Author Amy Solomon
Isbn 0062973657
Genre Self-Help
Year 2021-03-30
Pages 256
Language English
File format PDF

Winner of the Edgar Award The #1 New York Times Bestseller Publishers Weekly and USA Today Bestseller Millions of Copies Sold Quentin Jacobsen has spent a lifetime loving the magnificent Margo Roth Spiegelman from afar. So when she cracks open a window and climbs back into his life—summoning him for an ingenious campaign of revenge—he follows. When their all-nighter ends and a new day breaks, Margo has disappeared. But Q soon learns that there are clues—and they’re for him. Embarking on an exhilarating adventure to find her, the closer Q gets, the less he sees the girl he thought he knew. #1 Bestselling author of The Fault in Our Stars John Green crafts a brilliantly funny and moving coming-of-age journey about true friendship and true love.

Author John Green
Isbn 1101010932
Genre Young Adult Fiction
Year 2008-10-16
Pages 320
Language English
File format PDF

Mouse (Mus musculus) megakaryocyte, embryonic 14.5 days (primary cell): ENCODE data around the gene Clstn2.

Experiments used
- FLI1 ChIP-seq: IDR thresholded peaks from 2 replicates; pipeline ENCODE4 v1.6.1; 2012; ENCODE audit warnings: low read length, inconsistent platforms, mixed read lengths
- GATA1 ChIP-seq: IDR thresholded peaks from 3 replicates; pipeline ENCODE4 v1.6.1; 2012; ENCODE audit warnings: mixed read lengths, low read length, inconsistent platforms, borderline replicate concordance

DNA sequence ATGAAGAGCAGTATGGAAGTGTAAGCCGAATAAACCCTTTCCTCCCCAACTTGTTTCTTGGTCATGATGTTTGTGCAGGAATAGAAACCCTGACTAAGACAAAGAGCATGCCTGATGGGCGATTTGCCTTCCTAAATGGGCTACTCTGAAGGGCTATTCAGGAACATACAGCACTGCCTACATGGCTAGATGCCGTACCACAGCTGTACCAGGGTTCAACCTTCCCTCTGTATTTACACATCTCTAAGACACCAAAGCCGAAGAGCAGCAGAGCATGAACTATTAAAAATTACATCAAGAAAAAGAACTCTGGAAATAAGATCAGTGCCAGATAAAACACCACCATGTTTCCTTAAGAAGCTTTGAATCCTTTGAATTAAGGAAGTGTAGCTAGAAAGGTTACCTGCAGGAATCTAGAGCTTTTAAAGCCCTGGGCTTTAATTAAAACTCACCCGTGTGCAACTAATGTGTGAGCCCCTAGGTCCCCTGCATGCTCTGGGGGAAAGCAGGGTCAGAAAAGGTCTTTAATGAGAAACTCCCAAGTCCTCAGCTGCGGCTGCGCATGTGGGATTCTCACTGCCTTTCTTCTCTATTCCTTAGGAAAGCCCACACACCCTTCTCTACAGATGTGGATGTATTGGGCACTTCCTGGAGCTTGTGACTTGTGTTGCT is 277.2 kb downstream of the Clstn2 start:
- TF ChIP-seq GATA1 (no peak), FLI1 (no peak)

“I have long believed that women who dream big, work hard, and get back up after they get knocked down can do anything; Stephanie Schriock is one of those women. I’m so glad her thoughtful guidance is now available for women everywhere.”—Hillary Rodham Clinton "Stephanie Schriock leads the leaders.”—Michelle Lujan Grisham, governor of New Mexico “Run to Win is an antidote to anxiety and a welcome call to action. I encourage every woman (and a few good men) to dive into Run to Win and take your turn at saving the world.”—Stacey Abrams From the president of EMILY's List, a playbook for women changing the world in politics, business, or any arena, with a foreword from Vice President Elect Kamala Harris. For the past thirty-five years EMILY's List has helped the campaigns of thousands of pro-choice Democratic women, but the hardest part has always been convincing more women to run. Then Donald Trump was elected, and something shifted into place. American women who were furious and frustrated were looking for a way to channel their outrage into action, united in proclaiming, "If that guy can get elected, why not me?" The day after the 2016 election, dozens of women searched out an old sign-up link buried on the EMILY's List website. By Thanksgiving, those dozens had grown to a few thousand. And that was only the beginning. By the end of 2018, there were nearly fifty thousand women signed up to run for office, with scores more signing up each day. Run to Win is for all women who are looking to lead. Organized around the steps that EMILY's List coaches its candidates through (from deciding to run through celebrating victory), this book is full of essential lessons for any woman trying to succeed in a male-dominated field. Their arena is politics but their message is universal. And Stephanie Schriock is the most qualified person to share these lessons. Not only is she a powerful figure in politics but she's also a woman who commands respect for her astounding success as president of EMILY's List and a longtime Democratic operative. Her message is uplifting and actionable, her voice is that of your best girlfriend walking you through what you need to consider as you make your plan, and her experience coaching the biggest female candidates in recent elections (including all of the female 2020 Democratic presidential candidates) makes her the de facto authority on the strategies women can employ to run, fight, and win, whatever their field or goal.